Happy Birthday Marvin Gaye: Remembering the Prince of Soul

by Mark Long
happy-birthday-marvin-gaye-remembering-prince-soul

The list of Black musicians lost too soon is too long and includes legends such as Robert Johnson, Little Walter, and Sam Cooke. Today’s the birthday of another murdered star: Marvin Gaye. From the 1950s to the 1980s, his stirring and intimate songs thrilled his fans, so let’s look at a few of Gaye’s many musical highlights.

‘I Heard It Through the Grapevine’

Many groups have had hits with “I Heard It Through the Grapevine,” including Gladys Knight & The Pips and Creedence Clearwater Revival, but Marvin Gaye’s 1968 version produced his first number one hit in the U.S. Thanks to its popularity, Motown re-released the album it was on, “In the Groove,” as “I Heard It Through the Grapevine” to capitalize on its success.

‘Let’s Get It On”

Marvin Gaye’s 1971 album “What’s Going On” earned him a $1 million contract from Motown. “Let’s Get It On” was his second album following this new deal, and the title single was a smash hit. Originally written by Ed Townsend as a religious song, Gaye turned the tune on its head and made it a sexy, slow jam classic.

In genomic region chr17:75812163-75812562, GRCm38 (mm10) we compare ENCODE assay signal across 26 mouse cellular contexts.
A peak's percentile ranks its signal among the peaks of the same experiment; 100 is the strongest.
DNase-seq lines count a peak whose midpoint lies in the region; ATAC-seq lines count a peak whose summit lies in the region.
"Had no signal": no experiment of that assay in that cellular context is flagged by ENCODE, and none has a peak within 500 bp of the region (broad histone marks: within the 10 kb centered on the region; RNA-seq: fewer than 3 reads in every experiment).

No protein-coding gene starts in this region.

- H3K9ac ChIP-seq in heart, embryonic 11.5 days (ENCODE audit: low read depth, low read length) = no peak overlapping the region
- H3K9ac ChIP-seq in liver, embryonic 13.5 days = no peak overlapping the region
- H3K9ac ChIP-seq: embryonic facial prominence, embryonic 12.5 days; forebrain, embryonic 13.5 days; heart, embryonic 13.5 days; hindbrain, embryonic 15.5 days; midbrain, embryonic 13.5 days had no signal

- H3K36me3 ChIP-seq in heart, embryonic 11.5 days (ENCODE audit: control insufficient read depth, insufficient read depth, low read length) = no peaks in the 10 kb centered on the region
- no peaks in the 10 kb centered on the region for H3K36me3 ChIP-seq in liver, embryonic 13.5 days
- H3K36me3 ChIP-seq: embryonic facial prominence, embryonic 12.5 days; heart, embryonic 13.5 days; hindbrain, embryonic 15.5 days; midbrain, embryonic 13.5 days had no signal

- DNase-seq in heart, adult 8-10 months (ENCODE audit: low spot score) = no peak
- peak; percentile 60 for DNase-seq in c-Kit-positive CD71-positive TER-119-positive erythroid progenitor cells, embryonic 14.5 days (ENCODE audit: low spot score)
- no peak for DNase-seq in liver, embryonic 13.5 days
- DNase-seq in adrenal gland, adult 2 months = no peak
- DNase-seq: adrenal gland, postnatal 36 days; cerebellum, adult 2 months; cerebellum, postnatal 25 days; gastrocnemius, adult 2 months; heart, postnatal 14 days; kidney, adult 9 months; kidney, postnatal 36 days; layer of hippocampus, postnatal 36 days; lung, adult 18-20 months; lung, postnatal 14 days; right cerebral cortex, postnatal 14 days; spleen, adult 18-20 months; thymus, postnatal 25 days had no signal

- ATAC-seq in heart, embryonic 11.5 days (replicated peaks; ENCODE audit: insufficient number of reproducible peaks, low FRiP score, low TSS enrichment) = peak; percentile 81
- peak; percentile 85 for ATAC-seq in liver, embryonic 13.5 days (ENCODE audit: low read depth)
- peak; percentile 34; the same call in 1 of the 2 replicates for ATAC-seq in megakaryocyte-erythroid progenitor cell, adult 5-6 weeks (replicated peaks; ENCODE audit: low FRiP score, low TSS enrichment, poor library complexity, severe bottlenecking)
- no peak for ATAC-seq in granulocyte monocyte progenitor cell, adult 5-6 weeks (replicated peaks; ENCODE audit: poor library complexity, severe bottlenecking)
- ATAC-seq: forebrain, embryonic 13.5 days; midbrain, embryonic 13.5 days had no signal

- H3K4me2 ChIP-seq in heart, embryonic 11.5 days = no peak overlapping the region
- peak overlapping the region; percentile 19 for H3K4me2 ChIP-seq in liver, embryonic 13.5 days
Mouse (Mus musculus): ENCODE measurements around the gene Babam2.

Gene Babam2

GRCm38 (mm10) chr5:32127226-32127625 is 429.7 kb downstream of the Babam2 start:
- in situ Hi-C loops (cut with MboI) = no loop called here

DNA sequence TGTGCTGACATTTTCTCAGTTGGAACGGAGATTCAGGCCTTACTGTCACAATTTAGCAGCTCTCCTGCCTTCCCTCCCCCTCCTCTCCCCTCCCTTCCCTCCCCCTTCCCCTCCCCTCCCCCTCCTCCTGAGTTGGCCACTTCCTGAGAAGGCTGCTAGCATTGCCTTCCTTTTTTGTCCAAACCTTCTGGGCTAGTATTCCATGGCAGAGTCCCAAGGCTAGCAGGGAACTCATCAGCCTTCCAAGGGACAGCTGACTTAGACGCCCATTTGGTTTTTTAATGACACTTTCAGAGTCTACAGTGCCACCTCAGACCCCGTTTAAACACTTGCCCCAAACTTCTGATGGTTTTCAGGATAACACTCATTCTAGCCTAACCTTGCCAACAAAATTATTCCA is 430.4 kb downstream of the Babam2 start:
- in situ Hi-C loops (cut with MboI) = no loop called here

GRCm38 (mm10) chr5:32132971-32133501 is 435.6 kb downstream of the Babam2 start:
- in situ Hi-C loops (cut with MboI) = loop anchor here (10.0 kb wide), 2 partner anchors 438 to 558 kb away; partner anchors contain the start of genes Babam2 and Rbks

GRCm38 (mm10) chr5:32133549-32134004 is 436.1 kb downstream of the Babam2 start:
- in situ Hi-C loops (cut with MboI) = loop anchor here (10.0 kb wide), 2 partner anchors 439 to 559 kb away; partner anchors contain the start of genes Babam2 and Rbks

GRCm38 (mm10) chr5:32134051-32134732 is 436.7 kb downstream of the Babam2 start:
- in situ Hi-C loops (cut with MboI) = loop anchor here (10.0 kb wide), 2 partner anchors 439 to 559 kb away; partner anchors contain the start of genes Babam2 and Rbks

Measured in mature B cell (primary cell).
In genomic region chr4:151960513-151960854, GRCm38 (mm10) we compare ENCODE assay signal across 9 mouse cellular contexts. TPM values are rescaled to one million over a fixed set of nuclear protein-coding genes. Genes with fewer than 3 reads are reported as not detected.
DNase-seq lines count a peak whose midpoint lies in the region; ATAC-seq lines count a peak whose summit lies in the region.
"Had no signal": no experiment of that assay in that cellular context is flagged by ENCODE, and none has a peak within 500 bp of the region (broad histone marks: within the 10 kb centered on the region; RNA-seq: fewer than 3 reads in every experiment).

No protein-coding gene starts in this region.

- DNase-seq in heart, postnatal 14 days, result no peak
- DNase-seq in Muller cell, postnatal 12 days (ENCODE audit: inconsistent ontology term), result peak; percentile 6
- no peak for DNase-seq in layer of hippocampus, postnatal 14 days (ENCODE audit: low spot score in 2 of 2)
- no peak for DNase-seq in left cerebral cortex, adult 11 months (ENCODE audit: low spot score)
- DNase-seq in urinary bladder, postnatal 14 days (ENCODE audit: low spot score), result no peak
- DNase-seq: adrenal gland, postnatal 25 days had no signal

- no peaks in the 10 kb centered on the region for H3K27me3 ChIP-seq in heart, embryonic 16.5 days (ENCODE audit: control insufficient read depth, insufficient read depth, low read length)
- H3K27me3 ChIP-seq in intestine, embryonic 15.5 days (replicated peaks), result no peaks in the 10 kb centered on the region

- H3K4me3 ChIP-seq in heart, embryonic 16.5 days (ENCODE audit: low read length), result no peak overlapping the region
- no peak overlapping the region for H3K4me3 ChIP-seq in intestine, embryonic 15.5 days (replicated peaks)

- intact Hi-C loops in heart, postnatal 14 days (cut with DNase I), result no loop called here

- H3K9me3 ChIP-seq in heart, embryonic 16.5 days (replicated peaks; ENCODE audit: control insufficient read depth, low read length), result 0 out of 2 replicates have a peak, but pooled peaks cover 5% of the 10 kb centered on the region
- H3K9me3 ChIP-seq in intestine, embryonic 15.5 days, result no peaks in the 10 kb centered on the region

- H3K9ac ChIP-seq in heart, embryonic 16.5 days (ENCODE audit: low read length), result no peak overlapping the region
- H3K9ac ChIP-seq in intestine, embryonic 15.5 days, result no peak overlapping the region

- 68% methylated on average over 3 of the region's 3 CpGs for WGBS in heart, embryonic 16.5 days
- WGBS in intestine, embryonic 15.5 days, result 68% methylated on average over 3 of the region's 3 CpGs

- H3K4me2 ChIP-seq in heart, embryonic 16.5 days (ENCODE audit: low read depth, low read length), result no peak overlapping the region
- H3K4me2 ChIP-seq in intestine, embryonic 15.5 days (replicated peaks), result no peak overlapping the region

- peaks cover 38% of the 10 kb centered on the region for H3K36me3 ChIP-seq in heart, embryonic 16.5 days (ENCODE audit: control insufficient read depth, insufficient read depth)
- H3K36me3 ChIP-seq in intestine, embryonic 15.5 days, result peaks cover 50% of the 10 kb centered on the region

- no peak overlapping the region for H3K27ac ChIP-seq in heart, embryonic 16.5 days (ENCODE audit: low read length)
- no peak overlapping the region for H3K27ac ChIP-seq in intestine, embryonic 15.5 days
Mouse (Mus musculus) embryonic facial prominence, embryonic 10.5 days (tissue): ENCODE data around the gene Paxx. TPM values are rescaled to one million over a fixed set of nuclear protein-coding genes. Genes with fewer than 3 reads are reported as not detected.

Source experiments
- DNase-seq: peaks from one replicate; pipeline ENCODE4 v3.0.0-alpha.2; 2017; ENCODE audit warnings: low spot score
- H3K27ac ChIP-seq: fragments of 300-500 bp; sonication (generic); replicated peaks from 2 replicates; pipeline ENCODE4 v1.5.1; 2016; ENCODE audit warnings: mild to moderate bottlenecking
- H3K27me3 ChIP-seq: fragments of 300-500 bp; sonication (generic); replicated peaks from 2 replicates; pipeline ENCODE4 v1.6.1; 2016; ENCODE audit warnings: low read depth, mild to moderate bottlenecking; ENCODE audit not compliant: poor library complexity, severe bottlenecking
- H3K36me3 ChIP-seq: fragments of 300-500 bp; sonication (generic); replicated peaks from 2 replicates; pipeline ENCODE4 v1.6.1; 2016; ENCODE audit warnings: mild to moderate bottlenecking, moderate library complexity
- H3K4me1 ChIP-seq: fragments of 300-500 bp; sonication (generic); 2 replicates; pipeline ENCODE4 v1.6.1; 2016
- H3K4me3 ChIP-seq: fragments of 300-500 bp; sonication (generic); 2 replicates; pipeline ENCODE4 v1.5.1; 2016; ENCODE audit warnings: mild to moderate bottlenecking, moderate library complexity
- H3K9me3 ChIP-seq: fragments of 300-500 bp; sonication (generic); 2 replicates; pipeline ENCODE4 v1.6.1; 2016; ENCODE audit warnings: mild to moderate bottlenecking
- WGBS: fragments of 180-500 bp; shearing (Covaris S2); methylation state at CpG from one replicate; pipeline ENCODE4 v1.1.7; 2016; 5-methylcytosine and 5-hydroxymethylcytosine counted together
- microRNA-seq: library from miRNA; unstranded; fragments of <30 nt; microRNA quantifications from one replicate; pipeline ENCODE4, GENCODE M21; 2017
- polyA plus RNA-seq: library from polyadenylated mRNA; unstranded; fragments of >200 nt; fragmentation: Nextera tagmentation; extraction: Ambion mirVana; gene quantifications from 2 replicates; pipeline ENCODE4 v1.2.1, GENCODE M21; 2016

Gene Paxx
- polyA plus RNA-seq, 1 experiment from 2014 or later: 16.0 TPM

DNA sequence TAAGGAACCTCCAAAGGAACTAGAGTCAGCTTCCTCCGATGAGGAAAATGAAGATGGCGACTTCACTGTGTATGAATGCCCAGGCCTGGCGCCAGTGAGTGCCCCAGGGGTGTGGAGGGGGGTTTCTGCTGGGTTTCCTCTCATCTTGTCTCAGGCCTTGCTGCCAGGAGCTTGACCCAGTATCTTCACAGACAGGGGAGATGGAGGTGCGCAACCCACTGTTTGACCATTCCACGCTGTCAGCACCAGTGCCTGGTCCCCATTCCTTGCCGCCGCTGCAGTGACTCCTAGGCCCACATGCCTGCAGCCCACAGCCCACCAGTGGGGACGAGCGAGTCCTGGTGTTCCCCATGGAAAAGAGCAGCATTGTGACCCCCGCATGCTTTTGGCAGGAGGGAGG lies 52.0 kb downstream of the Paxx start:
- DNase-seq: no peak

‘Sexual Healing’

The final — and bestselling! — album released during Marvin Gaye’s lifetime was 1982’s “Midnight Love.” It was also his first album after leaving Motown for Columbia. It went triple platinum, driven by the hit single “Sexual Healing.” In addition to Gaye’s trademark soul sound, the song incorporated elements of reggae and synthpop.

Goodnight, Sweet Prince

A pinnacle of Marvin Gaye’s career was winning his first Grammy in 1983 for best male R&B vocal performance for “Sexual Healing.” And really, the hair and outfits of presenters Grace Jones and Rick James in the video below of his acceptance speech … it was definitely the 1980s!

Gaye died the next year, shot by his father as he tried to break up a fight between his parents. His influence was not forgotten, and the Rock and Roll Hall of Fame posthumously inducted him in 1987. But his legacy remains much more than just his songs. It’s the positive effect he wanted them to have on his listeners everywhere.

Outsider.com